BASIC only supports 2-dimensional arrays. This is a problem, because if I want to write routines, that can handle multiple objects flying around, I really need 3 dimensions, because I have to include the objects number as one of the parameters. It is possible to 'flatten' two or more dimensions into one dimension, but it quickly gets rather complicated, when you have to maintain meta-data about how data is stored to be able to work with the data. This also makes it hard to create standard routines, that can be used as a library for others wanting to create games using the routines as a backbone.

A third issue is the limitations causes by an integer compiler like ZZZIP, where addresses are limited in scope to 15 bit and where you only have integers available.

Still, I think the result proves, that it is possible to make some simple animations at a reasonable speed including such features as collision-check and depth-sensitivity.


regards
Jesper

Online gflorez

  • EP addict
  • *
  • Posts: 2672
  • Country: es
  • OS:
  • Windows 7/Server 2008 R2 Windows 7/Server 2008 R2
  • Browser:
  • Firefox 66.0 Firefox 66.0
    • View Profile
Re: Sprites and BASIC (with some help from ZZZIP)
« Reply #1 on: 2019.May.20. 20:15:02 »
Great!

Can you release the listing to learn something?

Also to test in on the real gear.

Offline geco

  • EP addict
  • *
  • Posts: 5431
  • Country: hu
  • OS:
  • Linux Linux
  • Browser:
  • Firefox 60.0 Firefox 60.0
    • View Profile
Re: Sprites and BASIC (with some help from ZZZIP)
« Reply #2 on: 2019.May.21. 08:45:41 »
looks cool :)

Offline JSP

  • Beginner
  • *
  • Posts: 27
  • Country: dk
  • OS:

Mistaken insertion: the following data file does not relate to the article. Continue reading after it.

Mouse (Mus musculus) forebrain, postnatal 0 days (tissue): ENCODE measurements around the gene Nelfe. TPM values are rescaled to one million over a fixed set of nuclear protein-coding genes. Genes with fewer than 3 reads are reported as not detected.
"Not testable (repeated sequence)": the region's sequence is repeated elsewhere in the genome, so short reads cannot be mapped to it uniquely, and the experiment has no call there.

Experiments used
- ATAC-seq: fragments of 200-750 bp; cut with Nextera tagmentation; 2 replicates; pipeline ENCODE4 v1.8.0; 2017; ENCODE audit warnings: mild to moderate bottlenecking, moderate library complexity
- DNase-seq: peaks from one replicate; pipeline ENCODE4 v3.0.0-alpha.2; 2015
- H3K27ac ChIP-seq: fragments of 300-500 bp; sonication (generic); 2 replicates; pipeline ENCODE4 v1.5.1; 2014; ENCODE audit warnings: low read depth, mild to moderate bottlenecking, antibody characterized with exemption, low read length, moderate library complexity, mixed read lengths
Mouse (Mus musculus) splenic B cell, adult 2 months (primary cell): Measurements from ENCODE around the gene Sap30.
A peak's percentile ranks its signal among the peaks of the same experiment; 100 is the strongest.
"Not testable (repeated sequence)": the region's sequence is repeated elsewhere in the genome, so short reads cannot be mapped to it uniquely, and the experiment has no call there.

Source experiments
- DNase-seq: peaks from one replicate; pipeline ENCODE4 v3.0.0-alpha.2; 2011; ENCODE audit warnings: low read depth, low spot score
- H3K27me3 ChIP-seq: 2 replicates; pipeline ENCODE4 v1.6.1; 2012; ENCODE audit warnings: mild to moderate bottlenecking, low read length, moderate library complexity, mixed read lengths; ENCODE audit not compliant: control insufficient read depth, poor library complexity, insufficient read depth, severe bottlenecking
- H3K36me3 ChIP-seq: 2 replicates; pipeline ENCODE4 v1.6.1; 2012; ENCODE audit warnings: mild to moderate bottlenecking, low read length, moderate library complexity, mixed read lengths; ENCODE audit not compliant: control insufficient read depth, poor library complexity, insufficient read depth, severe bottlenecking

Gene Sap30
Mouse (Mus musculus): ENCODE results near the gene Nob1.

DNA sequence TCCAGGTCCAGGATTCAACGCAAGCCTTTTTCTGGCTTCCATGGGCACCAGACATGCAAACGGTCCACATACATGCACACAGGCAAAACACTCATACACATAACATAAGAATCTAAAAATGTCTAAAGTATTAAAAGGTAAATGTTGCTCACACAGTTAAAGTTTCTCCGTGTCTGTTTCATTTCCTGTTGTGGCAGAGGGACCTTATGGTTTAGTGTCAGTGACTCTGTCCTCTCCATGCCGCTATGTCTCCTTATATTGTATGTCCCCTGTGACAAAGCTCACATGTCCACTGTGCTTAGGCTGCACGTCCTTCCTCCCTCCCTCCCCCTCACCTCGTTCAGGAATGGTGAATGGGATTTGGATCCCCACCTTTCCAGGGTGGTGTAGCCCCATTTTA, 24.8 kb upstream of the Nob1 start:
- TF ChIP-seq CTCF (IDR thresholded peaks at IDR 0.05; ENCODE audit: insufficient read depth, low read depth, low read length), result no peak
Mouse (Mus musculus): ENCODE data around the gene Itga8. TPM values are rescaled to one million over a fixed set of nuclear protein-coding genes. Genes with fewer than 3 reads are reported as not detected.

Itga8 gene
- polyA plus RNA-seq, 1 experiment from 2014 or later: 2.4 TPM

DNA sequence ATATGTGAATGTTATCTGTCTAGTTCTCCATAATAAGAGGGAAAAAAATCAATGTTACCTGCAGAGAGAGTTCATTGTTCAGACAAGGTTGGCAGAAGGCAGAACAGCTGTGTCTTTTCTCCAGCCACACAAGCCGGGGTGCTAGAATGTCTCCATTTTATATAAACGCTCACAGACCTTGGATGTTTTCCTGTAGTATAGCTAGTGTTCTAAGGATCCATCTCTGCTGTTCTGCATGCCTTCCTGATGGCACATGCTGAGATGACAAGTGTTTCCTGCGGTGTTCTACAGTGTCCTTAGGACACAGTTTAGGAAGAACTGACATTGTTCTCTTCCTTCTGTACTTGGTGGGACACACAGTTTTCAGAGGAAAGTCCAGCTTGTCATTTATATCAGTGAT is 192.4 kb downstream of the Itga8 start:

• Windows NT 10.0 Windows NT 10.0
  • Browser:
  • Chrome 73.0.3683.86 Chrome 73.0.3683.86
    • View Profile
Re: Sprites and BASIC (with some help from ZZZIP)
« Reply #3 on: 2019.May.21. 09:01:02 »
Hi

Here is a snapshot with the BASIC code.

I forgot to mention, that the program stops, if you press <ESC>.

A brief explanation of one of the features... The ability to reRUN the  program from within the program in one of two graphic resolutions, is based on using one of the system variables as a flag. System variable 28 manages the BIAS value. But since this value has no meaning with only 4 colours active, it can be set to any value, and will retain that value between multiple RUNs of the program. Then it is a matter  of simply scaling values horizontally.

Some of the procedures, like the event_handler, are not required for this specific program, but are introduced, so I can add features later on, managed by the event.flag variable. I have also used procedures to group code like in 'init_arrays', 'init_vpages' and 'init_vars'. This adds readability and structure to the program. All variables are explicitly declared at the start of the program. This is a good idea, when you use ZZZIP, as otherwise you may have problems with variables, that are initialized inside procedures. To improve speed, all things, that can be precalculated, are precalculated. The size of the visible displays are managed by the three constants vpage.x (start of display), vpage.wid (display width) and vpage.hgt (number of scan line blocks). These can be found in the INIT_VARS procedure. The main sprite is made from 2 x 3 bytes put together in 4 patterns.

When you run the program - have patience. It takes several seconds in BASIC to initialize everything, and the ship only moves once every three seconds :) Without ZZZIP it would all be rather useless.

regards
Jesper